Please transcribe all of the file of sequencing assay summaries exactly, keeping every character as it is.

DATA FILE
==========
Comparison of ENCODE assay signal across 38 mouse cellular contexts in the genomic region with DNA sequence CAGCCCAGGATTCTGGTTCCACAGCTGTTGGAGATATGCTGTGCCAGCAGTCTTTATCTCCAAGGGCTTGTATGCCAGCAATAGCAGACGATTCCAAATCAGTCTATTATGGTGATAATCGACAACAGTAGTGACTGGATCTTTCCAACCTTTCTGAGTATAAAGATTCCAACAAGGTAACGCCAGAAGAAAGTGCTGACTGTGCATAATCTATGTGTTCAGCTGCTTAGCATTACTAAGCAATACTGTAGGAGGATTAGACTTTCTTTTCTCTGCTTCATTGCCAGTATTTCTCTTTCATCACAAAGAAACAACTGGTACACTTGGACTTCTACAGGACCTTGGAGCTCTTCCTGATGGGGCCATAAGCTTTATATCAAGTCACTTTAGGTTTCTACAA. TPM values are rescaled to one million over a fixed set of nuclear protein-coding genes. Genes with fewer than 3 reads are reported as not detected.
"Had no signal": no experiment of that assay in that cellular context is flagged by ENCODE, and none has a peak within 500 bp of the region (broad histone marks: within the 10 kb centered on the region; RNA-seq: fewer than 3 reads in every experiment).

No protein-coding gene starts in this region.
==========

Comparison of ENCODE assay signal across 38 mouse cellular contexts in the genomic region with DNA sequence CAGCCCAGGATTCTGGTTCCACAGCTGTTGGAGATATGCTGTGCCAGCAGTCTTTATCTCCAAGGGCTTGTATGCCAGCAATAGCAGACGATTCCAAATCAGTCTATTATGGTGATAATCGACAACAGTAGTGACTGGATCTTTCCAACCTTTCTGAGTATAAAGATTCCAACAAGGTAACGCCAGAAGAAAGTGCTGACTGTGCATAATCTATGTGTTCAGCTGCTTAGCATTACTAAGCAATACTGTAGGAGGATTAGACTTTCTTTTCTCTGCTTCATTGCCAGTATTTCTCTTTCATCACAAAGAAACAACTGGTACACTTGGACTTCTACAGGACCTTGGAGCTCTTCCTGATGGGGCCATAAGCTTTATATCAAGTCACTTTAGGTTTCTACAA. TPM values are rescaled to one million over a fixed set of nuclear protein-coding genes. Genes with fewer than 3 reads are reported as not detected.
"Had no signal": no experiment of that assay in that cellular context is flagged by ENCODE, and none has a peak within 500 bp of the region (broad histone marks: within the 10 kb centered on the region; RNA-seq: fewer than 3 reads in every experiment).

No protein-coding gene starts in this region.